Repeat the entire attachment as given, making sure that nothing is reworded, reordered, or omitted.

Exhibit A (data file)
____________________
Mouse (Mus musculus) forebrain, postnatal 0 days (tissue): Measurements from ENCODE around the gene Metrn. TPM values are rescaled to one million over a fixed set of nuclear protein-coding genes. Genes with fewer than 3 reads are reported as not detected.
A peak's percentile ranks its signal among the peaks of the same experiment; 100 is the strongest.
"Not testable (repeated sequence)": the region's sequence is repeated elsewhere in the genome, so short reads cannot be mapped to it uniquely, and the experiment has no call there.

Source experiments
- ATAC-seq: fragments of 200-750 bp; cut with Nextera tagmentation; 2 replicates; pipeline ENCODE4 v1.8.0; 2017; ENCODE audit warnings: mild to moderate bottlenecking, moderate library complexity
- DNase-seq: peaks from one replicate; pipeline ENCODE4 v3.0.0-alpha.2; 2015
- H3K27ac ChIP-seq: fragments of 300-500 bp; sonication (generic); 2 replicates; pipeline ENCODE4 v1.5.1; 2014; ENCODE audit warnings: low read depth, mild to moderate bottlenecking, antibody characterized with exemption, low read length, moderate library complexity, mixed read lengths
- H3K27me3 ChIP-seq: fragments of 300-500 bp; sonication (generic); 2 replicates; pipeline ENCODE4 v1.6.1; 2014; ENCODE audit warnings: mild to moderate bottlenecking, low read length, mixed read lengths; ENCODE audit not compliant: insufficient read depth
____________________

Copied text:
Mouse (Mus musculus) forebrain, postnatal 0 days (tissue): Measurements from ENCODE around the gene Metrn. TPM values are rescaled to one million over a fixed set of nuclear protein-coding genes. Genes with fewer than 3 reads are reported as not detected.
A peak's percentile ranks its signal among the peaks of the same experiment; 100 is the strongest.
"Not testable (repeated sequence)": the region's sequence is repeated elsewhere in the genome, so short reads cannot be mapped to it uniquely, and the experiment has no call there.

Source experiments
- ATAC-seq: fragments of 200-750 bp; cut with Nextera tagmentation; 2 replicates; pipeline ENCODE4 v1.8.0; 2017; ENCODE audit warnings: mild to moderate bottlenecking, moderate library complexity
- DNase-seq: peaks from one replicate; pipeline ENCODE4 v3.0.0-alpha.2; 2015
- H3K27ac ChIP-seq: fragments of 300-500 bp; sonication (generic); 2 replicates; pipeline ENCODE4 v1.5.1; 2014; ENCODE audit warnings: low read depth, mild to moderate bottlenecking, antibody characterized with exemption, low read length, moderate library complexity, mixed read lengths
- H3K27me3 ChIP-seq: fragments of 300-500 bp; sonication (generic); 2 replicates; pipeline ENCODE4 v1.6.1; 2014; ENCODE audit warnings: mild to moderate bottlenecking, low read length, mixed read lengths; ENCODE audit not compliant: insufficient read depth